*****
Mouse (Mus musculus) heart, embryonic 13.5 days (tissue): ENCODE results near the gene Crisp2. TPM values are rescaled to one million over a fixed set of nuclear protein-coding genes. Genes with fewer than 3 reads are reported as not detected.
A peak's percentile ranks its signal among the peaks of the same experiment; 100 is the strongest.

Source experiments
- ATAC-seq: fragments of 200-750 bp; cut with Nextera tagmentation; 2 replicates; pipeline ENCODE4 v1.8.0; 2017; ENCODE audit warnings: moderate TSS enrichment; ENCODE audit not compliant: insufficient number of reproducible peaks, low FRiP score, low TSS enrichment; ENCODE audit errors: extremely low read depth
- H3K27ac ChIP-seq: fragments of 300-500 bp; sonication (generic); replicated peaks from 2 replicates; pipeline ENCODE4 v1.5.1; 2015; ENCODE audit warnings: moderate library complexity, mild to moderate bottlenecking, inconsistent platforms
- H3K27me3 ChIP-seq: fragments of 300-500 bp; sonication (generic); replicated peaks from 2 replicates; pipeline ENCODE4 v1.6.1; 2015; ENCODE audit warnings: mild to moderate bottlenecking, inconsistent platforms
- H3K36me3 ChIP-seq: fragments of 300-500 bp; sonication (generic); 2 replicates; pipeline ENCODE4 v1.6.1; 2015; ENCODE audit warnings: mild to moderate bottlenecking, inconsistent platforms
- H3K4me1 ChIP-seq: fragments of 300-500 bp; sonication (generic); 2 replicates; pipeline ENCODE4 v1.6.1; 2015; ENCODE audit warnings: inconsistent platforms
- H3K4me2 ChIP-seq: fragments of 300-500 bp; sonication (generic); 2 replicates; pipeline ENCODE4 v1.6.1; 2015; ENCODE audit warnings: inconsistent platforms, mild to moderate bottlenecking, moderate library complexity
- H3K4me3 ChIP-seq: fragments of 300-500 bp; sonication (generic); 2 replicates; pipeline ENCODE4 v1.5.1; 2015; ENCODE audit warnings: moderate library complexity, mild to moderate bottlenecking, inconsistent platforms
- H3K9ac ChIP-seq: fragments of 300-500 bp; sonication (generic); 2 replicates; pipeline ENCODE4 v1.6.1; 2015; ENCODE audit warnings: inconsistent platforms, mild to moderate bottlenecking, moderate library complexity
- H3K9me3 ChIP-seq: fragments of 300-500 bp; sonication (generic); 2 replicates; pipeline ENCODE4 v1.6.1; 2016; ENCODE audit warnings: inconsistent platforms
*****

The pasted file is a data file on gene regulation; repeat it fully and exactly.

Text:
Mouse (Mus musculus) heart, embryonic 13.5 days (tissue): ENCODE results near the gene Crisp2. TPM values are rescaled to one million over a fixed set of nuclear protein-coding genes. Genes with fewer than 3 reads are reported as not detected.
A peak's percentile ranks its signal among the peaks of the same experiment; 100 is the strongest.

Source experiments
- ATAC-seq: fragments of 200-750 bp; cut with Nextera tagmentation; 2 replicates; pipeline ENCODE4 v1.8.0; 2017; ENCODE audit warnings: moderate TSS enrichment; ENCODE audit not compliant: insufficient number of reproducible peaks, low FRiP score, low TSS enrichment; ENCODE audit errors: extremely low read depth
- H3K27ac ChIP-seq: fragments of 300-500 bp; sonication (generic); replicated peaks from 2 replicates; pipeline ENCODE4 v1.5.1; 2015; ENCODE audit warnings: moderate library complexity, mild to moderate bottlenecking, inconsistent platforms
- H3K27me3 ChIP-seq: fragments of 300-500 bp; sonication (generic); replicated peaks from 2 replicates; pipeline ENCODE4 v1.6.1; 2015; ENCODE audit warnings: mild to moderate bottlenecking, inconsistent platforms
- H3K36me3 ChIP-seq: fragments of 300-500 bp; sonication (generic); 2 replicates; pipeline ENCODE4 v1.6.1; 2015; ENCODE audit warnings: mild to moderate bottlenecking, inconsistent platforms
- H3K4me1 ChIP-seq: fragments of 300-500 bp; sonication (generic); 2 replicates; pipeline ENCODE4 v1.6.1; 2015; ENCODE audit warnings: inconsistent platforms
- H3K4me2 ChIP-seq: fragments of 300-500 bp; sonication (generic); 2 replicates; pipeline ENCODE4 v1.6.1; 2015; ENCODE audit warnings: inconsistent platforms, mild to moderate bottlenecking, moderate library complexity
- H3K4me3 ChIP-seq: fragments of 300-500 bp; sonication (generic); 2 replicates; pipeline ENCODE4 v1.5.1; 2015; ENCODE audit warnings: moderate library complexity, mild to moderate bottlenecking, inconsistent platforms
- H3K9ac ChIP-seq: fragments of 300-500 bp; sonication (generic); 2 replicates; pipeline ENCODE4 v1.6.1; 2015; ENCODE audit warnings: inconsistent platforms, mild to moderate bottlenecking, moderate library complexity
- H3K9me3 ChIP-seq: fragments of 300-500 bp; sonication (generic); 2 replicates; pipeline ENCODE4 v1.6.1; 2016; ENCODE audit warnings: inconsistent platforms